Health plan marketing materials are largely formulaic. The Centers for Medicare & Medicaid Services (CMS) publishes standardized templates in the form of model documents. The provided language cannot be altered in any way. Even the order of the content must remain consistent. The only exception is selections or sections that are variable or where health plans are asked to create their own explanations and descriptions; these are clearly noted in the CMS model templates.
However, it can still be a challenge to understand each health plan document's primary differences and purposes. There are so many pages and acronyms that it can be difficult to keep it all straight, especially if you don't handle those documents regularly. In this article, we will look at the Annual Notice of Change (ANOC) and Evidence of Coverage (EOC) documents. We will explain what they are, how they are different from each other, and why it matters.
What Is the ANOC?
ANOC stands for Annual Notice of Change. The ANOC is prepared by Medicare Advantage plans and is sent to its members each year immediately before the plan’s enrollment period. It summarizes all the changes in plan costs and coverage for the coming year. Generally, the changes become effective as of January 1. However, in the case of an employer group plan, the plan year may fall off-cycle based on the employer’s open enrollment, such as a benefit period that runs from May through April of the following year. The purpose of the ANOC is to help members understand their coverage so they can make informed decisions to stay enrolled or seek out a new plan.
Individuals enrolled in a Medicare Advantage plan can expect to receive their ANOCs by September 30, each year. If there are any errors in the ANOC document, the health plan must file a correction called an “Errata,” which is a letter informing members of the error. Members must receive the errata by October 15.
What Is the EOC?
EOC is an acronym for Evidence of Coverage. The EOC outlines everything a member needs to know about their health plan for the coming year. It details benefits information, any out-of-pocket costs, and information on how the plan works. For instance, if a member needs to figure out how to file an appeal, this document will explain how. The EOC also provides all necessary contact information for the health plan, specific departments for assistance, and how to contact Medicare directly.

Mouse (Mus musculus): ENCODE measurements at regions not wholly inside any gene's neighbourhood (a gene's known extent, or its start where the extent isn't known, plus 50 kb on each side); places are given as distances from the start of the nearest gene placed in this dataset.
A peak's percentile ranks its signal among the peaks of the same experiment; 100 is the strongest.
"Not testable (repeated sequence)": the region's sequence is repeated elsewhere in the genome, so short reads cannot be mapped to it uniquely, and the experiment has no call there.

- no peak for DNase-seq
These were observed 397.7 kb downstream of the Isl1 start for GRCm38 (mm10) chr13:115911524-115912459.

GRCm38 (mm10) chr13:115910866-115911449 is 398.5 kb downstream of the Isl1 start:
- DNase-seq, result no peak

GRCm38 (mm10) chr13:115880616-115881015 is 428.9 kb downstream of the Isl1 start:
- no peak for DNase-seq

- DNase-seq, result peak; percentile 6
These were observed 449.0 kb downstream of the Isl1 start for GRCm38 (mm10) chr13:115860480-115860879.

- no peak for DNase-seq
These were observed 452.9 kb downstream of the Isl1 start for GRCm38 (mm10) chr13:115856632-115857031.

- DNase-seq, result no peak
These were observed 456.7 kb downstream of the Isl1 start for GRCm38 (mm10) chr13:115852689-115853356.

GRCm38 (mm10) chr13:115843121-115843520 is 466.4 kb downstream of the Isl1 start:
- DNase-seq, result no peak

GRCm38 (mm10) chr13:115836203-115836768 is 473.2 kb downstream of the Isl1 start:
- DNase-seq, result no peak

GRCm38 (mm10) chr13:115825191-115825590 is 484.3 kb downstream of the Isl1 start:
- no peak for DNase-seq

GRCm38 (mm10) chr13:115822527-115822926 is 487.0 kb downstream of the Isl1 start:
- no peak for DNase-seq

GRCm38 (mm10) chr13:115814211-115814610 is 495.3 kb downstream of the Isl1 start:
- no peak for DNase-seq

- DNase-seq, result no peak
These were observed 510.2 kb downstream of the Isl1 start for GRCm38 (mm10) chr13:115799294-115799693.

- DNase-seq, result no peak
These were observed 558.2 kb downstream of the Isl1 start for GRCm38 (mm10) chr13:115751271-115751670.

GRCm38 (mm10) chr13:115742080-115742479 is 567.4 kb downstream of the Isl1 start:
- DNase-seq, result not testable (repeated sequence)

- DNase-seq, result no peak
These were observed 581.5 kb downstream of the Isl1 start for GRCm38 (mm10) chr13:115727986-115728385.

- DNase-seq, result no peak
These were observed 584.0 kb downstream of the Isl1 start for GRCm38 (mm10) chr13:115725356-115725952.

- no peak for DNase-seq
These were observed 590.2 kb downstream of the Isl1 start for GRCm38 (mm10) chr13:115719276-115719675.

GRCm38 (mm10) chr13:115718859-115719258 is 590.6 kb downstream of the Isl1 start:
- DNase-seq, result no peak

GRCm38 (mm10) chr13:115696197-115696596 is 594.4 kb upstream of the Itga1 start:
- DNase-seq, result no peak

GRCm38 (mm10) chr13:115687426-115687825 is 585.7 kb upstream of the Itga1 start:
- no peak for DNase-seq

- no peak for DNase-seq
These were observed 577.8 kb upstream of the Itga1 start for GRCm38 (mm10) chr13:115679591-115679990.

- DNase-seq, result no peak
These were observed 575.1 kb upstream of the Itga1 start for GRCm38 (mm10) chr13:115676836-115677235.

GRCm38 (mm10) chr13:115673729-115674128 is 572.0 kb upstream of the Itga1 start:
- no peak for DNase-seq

Medicare Advantage and Part D plan sponsors are responsible for preparing this document. Plan sponsors are required to send the EOC out in September. Medicare requires that all members receive the EOC by October 15; if there are any errata, the plan has to send notice of those changes to members by November 15.
How are the ANOC and EOC Different?
Both the ANOC and EOC are standardized model documents. They look very similar from year to year and differ in approach. The ANOC is actually considered a marketing document providing comparative details of benefit changes year-over-year, whereas the EOC is primarily a member-facing material detailing the coming year’s benefits and how to use the plan.
The two documents are very different in scope and length. The EOC provides every single detail about a given health plan and often number hundreds of pages long. In contrast, the ANOC highlights the changes from one year to another — a task that is usually accomplished in much fewer pages.
Also, ANOC documents only vary slightly in size once populated. In contrast, the EOC changes more significantly in length (growing or reducing) as different fields are populated and non-applicable sections are removed.
Managing Health Plan Marketing Communications
The field of health plan marketing communications is highly nuanced. While required documents such as the ANOC and EOC are formed using templates, standardized language, and variable fields, managing those communications can be challenging. Aside from obvious issues relating to accuracy, many companies struggle to eliminate redundancies and maintain consistency. Maintaining accuracy and timeliness of delivery is not a choice, it is a matter of regulatory compliance.
It can be a lot to handle — and the dissemination of all of this information is on a tight schedule. Choosing a partner to help you manage your health plan marketing communications makes it easier. With Toppan Merrill Connect, we can help you develop automated, repeatable, and compliant document creation. Toppan Merrill's dynamic solutions help you increase consistency, maintain compliance, and shorten document review cycles. Learn more by contacting us at Toppan Merrill today to request a demo.
- LINK: https://www.toppanmerrill.com/glossary/anoc/
- MEDICARE: https://www.medicare.gov/basics/forms-publications-mailings/mailings/costs-and-coverage/upcoming-plan-changes
- LINK: https://www.toppanmerrill.com/glossary/eoc/
- MEDICARE: https://www.medicare.gov/basics/forms-publications-mailings/mailings/costs-and-coverage/evidence-of-coverage
Summer Beach, Associate Director, Medicare Compliance Solutions at Toppan Merrill
With over 25 years in the insurance industry, Summer’s focus is Medicare-related compliance. With past roles as Regulatory Compliance Manager and Director for state, regional and national insurers, her areas of SME include CMS-regulated documents and guidelines, agent/broker and sales compliance, designing CMS-approved investigation processes, audits and Corrective Action Plans, and training with re-education formats following CMS disciplines. Summer brings expertise in policies and procedures, auditing compliance programs, and has measurably reduced plans’ member complaints to CMS through remedial initiatives. Well-versed on CMS insights, Summer identifies risks to avoid, for staying compliant. Summer’s experience supports Toppan Merrill and our clients in staying compliant with CMS and regulatory requirements.